The current system of business rates is in need of "fundamental reforms" in order to help retailers and boost local economies, a group of MPs has said.
A report from the Business, Innovation and Skills Committee says the property tax is no longer fit for purpose, and calls for a "wholesale review".
The committee's views echo those of several leading business figures.
Last week, former Tesco boss Sir Terry Leahy described it as an "ancient tax" that "has not worked for years".
Business rates are charged to retailers based on the value of their shop or other commercial property.
In its report, the Business Committee said there should be an examination of whether retail taxes should instead be based on the value of sales.
This could mean lower rates for smaller High Street shops.
'Single biggest threat'
It also suggests a separate system of business taxation for the retail sector.
"Among the many challenges they face, business rates are the single biggest threat to the survival of retail businesses on the High Street," said committee chairman Adrian Bailey.
"Since the system was created the retail environment has changed beyond all recognition. A system of business taxation based on physical property is simply no longer appropriate in an increasingly online retail world."
The British Retail Consortium, which represents UK retailers, welcomed the report.
"This report must be the final nail in the coffin of the question: do business rates need to be reformed?" said director general Helen Dickinson.
"They do. Business thinks so. A committee of Parliament thinks so. We very much hope the government will think so too."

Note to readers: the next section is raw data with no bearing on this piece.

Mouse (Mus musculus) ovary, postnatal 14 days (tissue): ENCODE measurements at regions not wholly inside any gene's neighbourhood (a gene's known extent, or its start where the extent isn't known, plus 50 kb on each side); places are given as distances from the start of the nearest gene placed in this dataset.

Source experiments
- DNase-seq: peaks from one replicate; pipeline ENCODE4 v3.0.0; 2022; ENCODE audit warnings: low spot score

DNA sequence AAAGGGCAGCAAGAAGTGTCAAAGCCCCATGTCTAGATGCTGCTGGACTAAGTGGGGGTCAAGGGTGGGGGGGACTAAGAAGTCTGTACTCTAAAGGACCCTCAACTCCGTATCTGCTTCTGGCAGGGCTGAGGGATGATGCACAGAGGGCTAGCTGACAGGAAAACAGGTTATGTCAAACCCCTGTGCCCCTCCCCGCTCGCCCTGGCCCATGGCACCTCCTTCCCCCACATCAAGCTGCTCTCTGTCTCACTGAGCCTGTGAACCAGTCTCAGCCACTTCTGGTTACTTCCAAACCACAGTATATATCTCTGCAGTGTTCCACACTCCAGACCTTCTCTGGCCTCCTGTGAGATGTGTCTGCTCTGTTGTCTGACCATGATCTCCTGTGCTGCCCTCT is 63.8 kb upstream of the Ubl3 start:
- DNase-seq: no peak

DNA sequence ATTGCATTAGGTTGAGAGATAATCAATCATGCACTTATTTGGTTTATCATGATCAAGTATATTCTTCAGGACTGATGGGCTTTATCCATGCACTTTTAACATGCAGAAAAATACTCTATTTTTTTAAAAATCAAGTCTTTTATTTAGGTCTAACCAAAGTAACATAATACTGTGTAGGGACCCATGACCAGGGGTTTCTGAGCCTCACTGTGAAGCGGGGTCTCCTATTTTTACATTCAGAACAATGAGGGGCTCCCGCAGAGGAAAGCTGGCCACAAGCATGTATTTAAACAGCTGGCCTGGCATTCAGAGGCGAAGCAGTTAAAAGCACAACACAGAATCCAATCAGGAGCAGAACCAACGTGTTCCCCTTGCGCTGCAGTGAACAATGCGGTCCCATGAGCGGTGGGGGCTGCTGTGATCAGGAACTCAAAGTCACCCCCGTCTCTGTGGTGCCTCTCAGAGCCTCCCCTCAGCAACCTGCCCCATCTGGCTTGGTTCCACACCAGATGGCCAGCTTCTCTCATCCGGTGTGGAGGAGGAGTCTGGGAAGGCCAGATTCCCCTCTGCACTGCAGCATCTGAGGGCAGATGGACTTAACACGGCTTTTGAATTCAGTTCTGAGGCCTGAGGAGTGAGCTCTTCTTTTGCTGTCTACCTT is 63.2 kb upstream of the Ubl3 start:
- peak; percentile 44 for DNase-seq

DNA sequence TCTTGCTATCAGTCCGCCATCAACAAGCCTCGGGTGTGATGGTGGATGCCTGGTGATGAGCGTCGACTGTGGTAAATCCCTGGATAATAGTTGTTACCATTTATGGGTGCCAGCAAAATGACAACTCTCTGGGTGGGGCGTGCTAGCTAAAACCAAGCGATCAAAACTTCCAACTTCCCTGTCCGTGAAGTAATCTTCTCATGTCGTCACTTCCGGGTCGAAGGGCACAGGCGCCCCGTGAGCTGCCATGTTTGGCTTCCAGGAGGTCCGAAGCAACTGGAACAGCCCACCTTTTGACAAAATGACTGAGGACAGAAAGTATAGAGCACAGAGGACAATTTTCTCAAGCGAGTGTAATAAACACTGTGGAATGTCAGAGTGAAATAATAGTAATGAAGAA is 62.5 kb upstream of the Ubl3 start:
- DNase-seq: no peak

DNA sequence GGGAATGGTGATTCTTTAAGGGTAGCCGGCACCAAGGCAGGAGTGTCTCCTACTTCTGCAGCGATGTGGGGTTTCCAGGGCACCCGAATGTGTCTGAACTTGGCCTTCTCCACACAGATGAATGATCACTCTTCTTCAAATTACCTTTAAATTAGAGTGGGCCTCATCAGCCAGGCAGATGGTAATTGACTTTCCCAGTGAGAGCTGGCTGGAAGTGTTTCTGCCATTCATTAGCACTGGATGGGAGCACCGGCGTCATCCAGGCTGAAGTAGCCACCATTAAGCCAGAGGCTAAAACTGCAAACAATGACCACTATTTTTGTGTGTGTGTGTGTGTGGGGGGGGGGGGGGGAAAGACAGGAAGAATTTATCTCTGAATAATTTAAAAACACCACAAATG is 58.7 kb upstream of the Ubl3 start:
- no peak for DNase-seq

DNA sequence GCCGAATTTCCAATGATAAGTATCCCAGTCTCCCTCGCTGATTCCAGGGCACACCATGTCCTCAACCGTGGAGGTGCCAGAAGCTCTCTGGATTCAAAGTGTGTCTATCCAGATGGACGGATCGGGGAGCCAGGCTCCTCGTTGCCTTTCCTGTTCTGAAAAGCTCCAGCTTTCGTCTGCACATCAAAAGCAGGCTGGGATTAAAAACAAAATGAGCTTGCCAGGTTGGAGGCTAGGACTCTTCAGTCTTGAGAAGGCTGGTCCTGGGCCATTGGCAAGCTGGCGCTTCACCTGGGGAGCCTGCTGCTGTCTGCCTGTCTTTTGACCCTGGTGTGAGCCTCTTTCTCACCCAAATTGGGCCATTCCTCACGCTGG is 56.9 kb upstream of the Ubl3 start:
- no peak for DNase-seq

Reform must be fair
But Adam Marshall, director of policy at the British Chambers of Commerce, pointed out that business rates affect all types of businesses, not just retail, and reform across all sectors was needed.
"We need thriving High Streets, but business rates are also the reasons many manufacturers and services companies put off investment and hiring decision because their rates bills are just too high," he said.
And Mark Rigby, chief executive of CVS and chairman of London Wasps told the BBC's Wake up to Money programme, that the current system isn't all bad, and that any alternative would need to be fair to all businesses, not just the retail sector.
"The reason it's based on property is because it works. You have to accept that business rates is a zero sum game. The government is looking to collect £25bn. If retail reduces the amount it pays, someone else will be paying more."
A government spokesperson said it was currently reviewing business rates administration "which will look at longer-term reforms to make the system more transparent, efficient and responsive to economic circumstances".